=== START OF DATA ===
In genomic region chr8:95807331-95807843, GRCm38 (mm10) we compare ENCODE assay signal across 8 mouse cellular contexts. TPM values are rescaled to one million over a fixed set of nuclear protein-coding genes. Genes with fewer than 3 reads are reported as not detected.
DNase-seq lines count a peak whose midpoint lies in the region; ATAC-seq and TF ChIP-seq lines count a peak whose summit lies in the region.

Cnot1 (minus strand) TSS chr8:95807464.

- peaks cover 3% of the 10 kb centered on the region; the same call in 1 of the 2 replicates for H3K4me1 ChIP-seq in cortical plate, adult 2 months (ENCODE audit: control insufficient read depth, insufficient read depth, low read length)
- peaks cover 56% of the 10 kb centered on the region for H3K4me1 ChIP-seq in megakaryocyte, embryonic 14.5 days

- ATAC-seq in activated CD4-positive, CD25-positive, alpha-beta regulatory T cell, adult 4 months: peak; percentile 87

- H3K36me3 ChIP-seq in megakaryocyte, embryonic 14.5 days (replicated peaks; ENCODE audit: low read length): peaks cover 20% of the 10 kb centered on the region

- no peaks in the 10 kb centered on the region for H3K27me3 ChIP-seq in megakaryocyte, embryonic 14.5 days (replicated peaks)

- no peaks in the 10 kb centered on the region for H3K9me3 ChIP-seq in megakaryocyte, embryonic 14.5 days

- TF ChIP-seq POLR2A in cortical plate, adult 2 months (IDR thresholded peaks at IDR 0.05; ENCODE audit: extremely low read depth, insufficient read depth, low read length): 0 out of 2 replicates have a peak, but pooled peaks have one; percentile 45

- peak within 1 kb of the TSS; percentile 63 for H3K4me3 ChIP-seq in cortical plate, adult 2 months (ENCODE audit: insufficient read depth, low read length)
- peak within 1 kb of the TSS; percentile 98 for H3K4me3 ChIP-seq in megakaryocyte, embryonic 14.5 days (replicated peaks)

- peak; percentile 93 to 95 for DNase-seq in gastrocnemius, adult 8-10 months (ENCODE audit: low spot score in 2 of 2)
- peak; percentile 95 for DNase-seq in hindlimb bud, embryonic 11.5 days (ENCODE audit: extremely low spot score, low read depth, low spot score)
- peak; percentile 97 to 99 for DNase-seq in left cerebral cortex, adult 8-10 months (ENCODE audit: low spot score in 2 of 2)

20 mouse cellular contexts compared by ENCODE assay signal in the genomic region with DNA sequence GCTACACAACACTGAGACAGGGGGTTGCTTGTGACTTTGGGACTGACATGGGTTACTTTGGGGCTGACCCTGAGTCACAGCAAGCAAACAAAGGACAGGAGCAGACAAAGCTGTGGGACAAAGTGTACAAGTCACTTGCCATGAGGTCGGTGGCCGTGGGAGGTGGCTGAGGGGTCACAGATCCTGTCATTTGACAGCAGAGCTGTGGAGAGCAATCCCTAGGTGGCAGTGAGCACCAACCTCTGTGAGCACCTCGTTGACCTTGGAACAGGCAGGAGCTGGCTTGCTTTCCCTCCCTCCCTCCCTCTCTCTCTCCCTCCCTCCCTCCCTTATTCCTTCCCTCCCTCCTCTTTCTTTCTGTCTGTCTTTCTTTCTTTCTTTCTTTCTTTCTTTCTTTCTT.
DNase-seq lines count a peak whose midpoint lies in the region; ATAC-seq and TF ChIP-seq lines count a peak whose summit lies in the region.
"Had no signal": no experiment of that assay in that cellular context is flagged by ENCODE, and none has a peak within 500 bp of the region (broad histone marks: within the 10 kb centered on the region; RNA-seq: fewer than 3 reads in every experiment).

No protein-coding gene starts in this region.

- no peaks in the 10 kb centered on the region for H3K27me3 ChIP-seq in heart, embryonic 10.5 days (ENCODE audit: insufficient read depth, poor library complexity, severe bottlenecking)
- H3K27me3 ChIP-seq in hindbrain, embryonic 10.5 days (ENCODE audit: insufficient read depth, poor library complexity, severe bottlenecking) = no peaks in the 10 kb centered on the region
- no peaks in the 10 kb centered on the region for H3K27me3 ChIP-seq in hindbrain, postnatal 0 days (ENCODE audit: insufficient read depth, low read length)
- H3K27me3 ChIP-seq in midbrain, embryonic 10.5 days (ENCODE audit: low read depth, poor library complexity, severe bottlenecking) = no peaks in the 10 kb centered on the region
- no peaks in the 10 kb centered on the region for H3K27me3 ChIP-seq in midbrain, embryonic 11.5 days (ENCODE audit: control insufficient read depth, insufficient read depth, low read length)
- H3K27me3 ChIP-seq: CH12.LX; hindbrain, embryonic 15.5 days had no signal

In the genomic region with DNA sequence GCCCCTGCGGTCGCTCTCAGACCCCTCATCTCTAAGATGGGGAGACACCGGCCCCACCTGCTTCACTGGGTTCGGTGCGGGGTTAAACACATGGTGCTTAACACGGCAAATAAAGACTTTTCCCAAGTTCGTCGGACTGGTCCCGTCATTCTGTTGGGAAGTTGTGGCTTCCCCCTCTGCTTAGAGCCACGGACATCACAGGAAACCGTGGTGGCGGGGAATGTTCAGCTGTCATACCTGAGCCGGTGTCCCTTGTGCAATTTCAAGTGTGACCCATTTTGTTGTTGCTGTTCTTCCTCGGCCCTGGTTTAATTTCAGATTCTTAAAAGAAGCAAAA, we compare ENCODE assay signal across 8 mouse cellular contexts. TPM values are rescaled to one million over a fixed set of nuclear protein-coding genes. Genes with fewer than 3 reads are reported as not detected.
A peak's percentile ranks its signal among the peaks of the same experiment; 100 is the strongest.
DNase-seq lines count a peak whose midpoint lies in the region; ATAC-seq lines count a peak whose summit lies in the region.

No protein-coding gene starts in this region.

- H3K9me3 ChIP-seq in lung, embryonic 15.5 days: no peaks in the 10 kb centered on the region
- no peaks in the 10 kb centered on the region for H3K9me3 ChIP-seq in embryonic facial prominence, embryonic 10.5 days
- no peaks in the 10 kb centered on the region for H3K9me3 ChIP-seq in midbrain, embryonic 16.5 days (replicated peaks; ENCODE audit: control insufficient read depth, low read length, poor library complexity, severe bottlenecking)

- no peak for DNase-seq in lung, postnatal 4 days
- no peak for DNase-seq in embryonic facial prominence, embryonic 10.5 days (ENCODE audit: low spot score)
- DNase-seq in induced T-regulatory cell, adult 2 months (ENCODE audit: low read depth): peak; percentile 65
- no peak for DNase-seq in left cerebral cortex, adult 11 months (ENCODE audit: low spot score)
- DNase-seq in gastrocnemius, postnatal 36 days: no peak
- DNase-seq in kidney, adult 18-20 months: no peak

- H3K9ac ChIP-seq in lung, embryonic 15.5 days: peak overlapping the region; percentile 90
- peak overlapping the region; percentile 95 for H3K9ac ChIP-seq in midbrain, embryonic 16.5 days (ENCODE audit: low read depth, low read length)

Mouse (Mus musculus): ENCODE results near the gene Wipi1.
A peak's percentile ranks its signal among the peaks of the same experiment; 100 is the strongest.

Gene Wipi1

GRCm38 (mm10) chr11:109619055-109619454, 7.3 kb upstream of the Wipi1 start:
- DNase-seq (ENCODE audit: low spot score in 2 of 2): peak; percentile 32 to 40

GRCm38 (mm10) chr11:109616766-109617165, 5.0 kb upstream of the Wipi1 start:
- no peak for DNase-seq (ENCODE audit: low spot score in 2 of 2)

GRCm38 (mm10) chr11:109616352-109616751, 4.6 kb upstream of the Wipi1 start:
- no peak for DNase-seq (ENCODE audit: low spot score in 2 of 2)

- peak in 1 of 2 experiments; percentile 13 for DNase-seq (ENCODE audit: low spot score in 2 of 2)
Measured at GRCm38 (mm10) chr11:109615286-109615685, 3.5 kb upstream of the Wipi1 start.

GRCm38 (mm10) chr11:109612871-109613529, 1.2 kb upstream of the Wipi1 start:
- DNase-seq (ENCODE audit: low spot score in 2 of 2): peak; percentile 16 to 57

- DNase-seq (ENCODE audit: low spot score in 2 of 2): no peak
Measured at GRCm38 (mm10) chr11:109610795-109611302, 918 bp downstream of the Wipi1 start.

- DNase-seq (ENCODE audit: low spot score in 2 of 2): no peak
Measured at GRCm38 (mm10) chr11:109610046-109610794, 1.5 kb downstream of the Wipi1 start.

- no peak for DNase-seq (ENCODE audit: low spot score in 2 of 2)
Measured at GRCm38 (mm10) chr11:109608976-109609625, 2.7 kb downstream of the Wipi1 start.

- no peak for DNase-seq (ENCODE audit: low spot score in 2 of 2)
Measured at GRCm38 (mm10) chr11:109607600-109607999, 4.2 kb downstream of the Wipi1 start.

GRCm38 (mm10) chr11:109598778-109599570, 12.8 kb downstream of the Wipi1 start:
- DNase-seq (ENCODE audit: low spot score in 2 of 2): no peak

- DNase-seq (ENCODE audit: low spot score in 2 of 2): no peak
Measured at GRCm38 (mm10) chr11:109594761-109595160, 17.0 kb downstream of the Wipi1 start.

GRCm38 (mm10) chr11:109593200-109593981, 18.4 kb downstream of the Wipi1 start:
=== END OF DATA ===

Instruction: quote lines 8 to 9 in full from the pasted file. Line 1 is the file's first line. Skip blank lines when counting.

- no peaks in the 10 kb centered on the region for H3K27me3 ChIP-seq in megakaryocyte, embryonic 14.5 days (replicated peaks)

- no peaks in the 10 kb centered on the region for H3K9me3 ChIP-seq in megakaryocyte, embryonic 14.5 days